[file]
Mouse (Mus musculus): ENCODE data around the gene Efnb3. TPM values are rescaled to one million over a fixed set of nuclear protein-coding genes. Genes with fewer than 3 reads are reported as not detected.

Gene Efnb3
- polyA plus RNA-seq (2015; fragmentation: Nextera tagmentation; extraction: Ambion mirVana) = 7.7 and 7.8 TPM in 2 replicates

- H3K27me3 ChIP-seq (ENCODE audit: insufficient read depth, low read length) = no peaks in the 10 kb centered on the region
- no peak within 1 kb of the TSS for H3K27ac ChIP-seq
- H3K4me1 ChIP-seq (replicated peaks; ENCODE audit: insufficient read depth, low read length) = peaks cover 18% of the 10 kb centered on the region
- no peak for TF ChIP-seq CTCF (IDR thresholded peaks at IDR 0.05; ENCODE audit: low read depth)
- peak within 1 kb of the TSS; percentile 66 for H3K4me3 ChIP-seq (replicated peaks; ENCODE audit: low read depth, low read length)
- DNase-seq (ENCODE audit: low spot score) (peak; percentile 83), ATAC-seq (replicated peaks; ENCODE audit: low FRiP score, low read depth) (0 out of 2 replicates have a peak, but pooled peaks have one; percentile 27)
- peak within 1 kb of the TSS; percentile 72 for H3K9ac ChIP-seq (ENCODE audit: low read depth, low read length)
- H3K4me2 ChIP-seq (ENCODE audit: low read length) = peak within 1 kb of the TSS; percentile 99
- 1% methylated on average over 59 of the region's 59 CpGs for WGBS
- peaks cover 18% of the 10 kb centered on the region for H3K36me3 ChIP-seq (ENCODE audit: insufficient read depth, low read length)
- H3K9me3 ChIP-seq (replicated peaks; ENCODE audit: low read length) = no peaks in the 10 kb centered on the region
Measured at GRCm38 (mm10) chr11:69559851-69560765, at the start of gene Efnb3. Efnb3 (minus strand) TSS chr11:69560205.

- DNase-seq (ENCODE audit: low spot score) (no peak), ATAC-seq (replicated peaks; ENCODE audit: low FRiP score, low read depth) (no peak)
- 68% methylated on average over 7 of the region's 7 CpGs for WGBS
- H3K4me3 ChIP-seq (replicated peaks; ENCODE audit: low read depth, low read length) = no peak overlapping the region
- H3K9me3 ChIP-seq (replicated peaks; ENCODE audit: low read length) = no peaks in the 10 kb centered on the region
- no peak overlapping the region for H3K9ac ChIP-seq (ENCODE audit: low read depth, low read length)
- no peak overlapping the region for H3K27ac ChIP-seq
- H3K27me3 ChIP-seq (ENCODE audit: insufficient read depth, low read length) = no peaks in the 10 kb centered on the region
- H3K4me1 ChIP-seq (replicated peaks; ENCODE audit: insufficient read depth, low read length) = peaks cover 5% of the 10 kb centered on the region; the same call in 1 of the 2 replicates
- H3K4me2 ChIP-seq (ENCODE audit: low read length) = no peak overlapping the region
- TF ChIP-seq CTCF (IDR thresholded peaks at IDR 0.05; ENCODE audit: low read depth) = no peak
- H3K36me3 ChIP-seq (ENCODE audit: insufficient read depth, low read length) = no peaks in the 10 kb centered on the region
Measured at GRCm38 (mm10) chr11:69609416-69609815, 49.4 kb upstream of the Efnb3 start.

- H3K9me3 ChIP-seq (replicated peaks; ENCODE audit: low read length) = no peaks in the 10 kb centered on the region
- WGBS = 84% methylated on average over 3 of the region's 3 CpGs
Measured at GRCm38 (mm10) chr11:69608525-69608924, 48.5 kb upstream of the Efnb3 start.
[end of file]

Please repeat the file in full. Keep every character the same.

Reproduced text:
Mouse (Mus musculus): ENCODE data around the gene Efnb3. TPM values are rescaled to one million over a fixed set of nuclear protein-coding genes. Genes with fewer than 3 reads are reported as not detected.

Gene Efnb3
- polyA plus RNA-seq (2015; fragmentation: Nextera tagmentation; extraction: Ambion mirVana) = 7.7 and 7.8 TPM in 2 replicates

- H3K27me3 ChIP-seq (ENCODE audit: insufficient read depth, low read length) = no peaks in the 10 kb centered on the region
- no peak within 1 kb of the TSS for H3K27ac ChIP-seq
- H3K4me1 ChIP-seq (replicated peaks; ENCODE audit: insufficient read depth, low read length) = peaks cover 18% of the 10 kb centered on the region
- no peak for TF ChIP-seq CTCF (IDR thresholded peaks at IDR 0.05; ENCODE audit: low read depth)
- peak within 1 kb of the TSS; percentile 66 for H3K4me3 ChIP-seq (replicated peaks; ENCODE audit: low read depth, low read length)
- DNase-seq (ENCODE audit: low spot score) (peak; percentile 83), ATAC-seq (replicated peaks; ENCODE audit: low FRiP score, low read depth) (0 out of 2 replicates have a peak, but pooled peaks have one; percentile 27)
- peak within 1 kb of the TSS; percentile 72 for H3K9ac ChIP-seq (ENCODE audit: low read depth, low read length)
- H3K4me2 ChIP-seq (ENCODE audit: low read length) = peak within 1 kb of the TSS; percentile 99
- 1% methylated on average over 59 of the region's 59 CpGs for WGBS
- peaks cover 18% of the 10 kb centered on the region for H3K36me3 ChIP-seq (ENCODE audit: insufficient read depth, low read length)
- H3K9me3 ChIP-seq (replicated peaks; ENCODE audit: low read length) = no peaks in the 10 kb centered on the region
Measured at GRCm38 (mm10) chr11:69559851-69560765, at the start of gene Efnb3. Efnb3 (minus strand) TSS chr11:69560205.

- DNase-seq (ENCODE audit: low spot score) (no peak), ATAC-seq (replicated peaks; ENCODE audit: low FRiP score, low read depth) (no peak)
- 68% methylated on average over 7 of the region's 7 CpGs for WGBS
- H3K4me3 ChIP-seq (replicated peaks; ENCODE audit: low read depth, low read length) = no peak overlapping the region
- H3K9me3 ChIP-seq (replicated peaks; ENCODE audit: low read length) = no peaks in the 10 kb centered on the region
- no peak overlapping the region for H3K9ac ChIP-seq (ENCODE audit: low read depth, low read length)
- no peak overlapping the region for H3K27ac ChIP-seq
- H3K27me3 ChIP-seq (ENCODE audit: insufficient read depth, low read length) = no peaks in the 10 kb centered on the region
- H3K4me1 ChIP-seq (replicated peaks; ENCODE audit: insufficient read depth, low read length) = peaks cover 5% of the 10 kb centered on the region; the same call in 1 of the 2 replicates
- H3K4me2 ChIP-seq (ENCODE audit: low read length) = no peak overlapping the region
- TF ChIP-seq CTCF (IDR thresholded peaks at IDR 0.05; ENCODE audit: low read depth) = no peak
- H3K36me3 ChIP-seq (ENCODE audit: insufficient read depth, low read length) = no peaks in the 10 kb centered on the region
Measured at GRCm38 (mm10) chr11:69609416-69609815, 49.4 kb upstream of the Efnb3 start.

- H3K9me3 ChIP-seq (replicated peaks; ENCODE audit: low read length) = no peaks in the 10 kb centered on the region
- WGBS = 84% methylated on average over 3 of the region's 3 CpGs
Measured at GRCm38 (mm10) chr11:69608525-69608924, 48.5 kb upstream of the Efnb3 start.